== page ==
Numerical identity is the relation between two occurrences of one thing (person). The aim is to clarify that maintaining numerical identity is possible, and the multiple occurrences of one thing do not constitute two different things but the same thing. The notion of numerical identity and the self relate because when asked, “who did X action?” we must assign an agent (a self) to the action. First we ask, is the agent at t2 the same agent who did the action at t1? If the agent is no longer numerically identical to p1 but must be identified as p2, are they responsible for the action, and if so why, if they are no longer the same? The psychological continuity theory doesn’t seem to be able to provide answers to questions of practical significance. For example, it doesn’t seem to be able to answer why p2 at t2 be responsible for actions committed by p1 at t1? Consider a scenario in which an individual has a multitude of quasi memories they are unable to decipher as illegitimate, there seems less reason why they should have concern for their past actions. Furthermore, why should p2 care about the future state of p3? The psychological view fails to meaningfully articulate why we should have prudential concern for identity. The narrative view says we care about our past becomes it forms the present version of ourselves, and the basis of our self-narrative. We value our present self because current actions directly impact our future self, and although the future self’s life may be cut short at an inopportune moment, future goals form a key part of our current narrative. The special sort of concern we hold for ourselves is that we are an extended narrative ego, and through constantly extending that narrative into the future we are concerned for not only our present self but also our future. It is in the act of narrativising the self into a whole that unifies the self and extends our concern into the future (Schechtman, 2007).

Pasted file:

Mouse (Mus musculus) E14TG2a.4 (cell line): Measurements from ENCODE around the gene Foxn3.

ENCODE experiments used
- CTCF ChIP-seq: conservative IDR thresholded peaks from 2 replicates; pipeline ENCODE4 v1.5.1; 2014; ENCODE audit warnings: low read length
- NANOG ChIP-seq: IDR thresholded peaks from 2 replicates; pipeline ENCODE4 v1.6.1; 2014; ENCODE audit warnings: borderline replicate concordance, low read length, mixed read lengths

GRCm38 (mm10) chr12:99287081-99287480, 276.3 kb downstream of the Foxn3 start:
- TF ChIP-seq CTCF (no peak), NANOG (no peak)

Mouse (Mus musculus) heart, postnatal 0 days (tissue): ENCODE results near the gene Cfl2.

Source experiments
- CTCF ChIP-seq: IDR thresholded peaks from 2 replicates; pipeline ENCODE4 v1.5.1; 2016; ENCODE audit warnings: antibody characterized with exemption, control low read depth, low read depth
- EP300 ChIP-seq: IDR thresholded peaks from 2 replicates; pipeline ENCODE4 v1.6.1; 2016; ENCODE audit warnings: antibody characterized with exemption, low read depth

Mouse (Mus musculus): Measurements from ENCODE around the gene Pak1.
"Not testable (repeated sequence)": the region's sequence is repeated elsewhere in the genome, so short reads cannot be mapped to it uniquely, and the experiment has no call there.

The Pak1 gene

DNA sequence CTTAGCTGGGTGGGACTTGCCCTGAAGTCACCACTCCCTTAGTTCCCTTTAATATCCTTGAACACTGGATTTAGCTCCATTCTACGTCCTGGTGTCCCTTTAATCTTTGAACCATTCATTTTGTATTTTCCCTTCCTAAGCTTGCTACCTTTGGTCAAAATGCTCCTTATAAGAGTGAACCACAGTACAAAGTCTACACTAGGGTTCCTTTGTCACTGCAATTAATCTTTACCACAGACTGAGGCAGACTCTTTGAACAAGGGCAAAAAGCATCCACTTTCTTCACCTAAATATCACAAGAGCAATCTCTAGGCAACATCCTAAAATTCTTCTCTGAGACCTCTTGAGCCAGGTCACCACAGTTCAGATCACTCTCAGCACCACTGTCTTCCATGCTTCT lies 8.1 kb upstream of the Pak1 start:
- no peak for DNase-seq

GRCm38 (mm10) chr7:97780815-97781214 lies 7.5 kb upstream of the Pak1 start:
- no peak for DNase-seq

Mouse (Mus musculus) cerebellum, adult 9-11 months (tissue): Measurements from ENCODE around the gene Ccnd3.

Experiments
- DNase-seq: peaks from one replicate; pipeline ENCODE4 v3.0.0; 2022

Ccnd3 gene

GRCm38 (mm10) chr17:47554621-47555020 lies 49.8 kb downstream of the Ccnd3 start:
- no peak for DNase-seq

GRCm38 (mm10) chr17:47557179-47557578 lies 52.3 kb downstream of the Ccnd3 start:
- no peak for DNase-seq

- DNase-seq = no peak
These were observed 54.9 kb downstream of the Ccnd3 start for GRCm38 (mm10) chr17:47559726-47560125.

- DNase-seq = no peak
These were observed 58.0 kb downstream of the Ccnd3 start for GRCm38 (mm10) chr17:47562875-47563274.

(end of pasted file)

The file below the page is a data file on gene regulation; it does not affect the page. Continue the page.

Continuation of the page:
The psychological view is far too impersonal to meet the four requirements of personhood referred to earlier. The psychological view is grounded in the distinction that Locke makes between being a person and being a human animal. That term “person” is a “forensic term” which denotes a being with reason and reflective self-consciousness (Locke, 1993). The forensic feature involves capacity to praise and blame, and the ability to obey laws. This is essentially the final tier in Locke’s requirements that an individual must fill in order to be considered a “person”. It is the possession of these sophisticated cognitive capabilities that determine whether a human animal has personhood. This demonstrates Locke’s interest in an account of identity that explained self-reflection and moral implications in a personal manner, but this seems to fall short in the view as a whole. According to Locke, for a moral agent to exist over time they must possess these abilities and a sameness of consciousness. This is undoubtedly an important fundamental conception of personhood. However, I believe that the impersonal nature of the view is limiting in allowing us to adequately describe personhood, and do not address the questions as to why we actually care about the self in the first place.
The value of treating identity be treated as personal is that it does not fail against the same objections targeting the mechanical nature of the psychological view. I use “personal” here to mean an identity with unique psychological and emotive attachments that are intrinsic to the individual’s being. Narrative actually allows for the association of memories to provide and adequately articulate a true and whole sense of identity. Yet the psychological view seems to present a paradoxically “impersonal” view of personhood.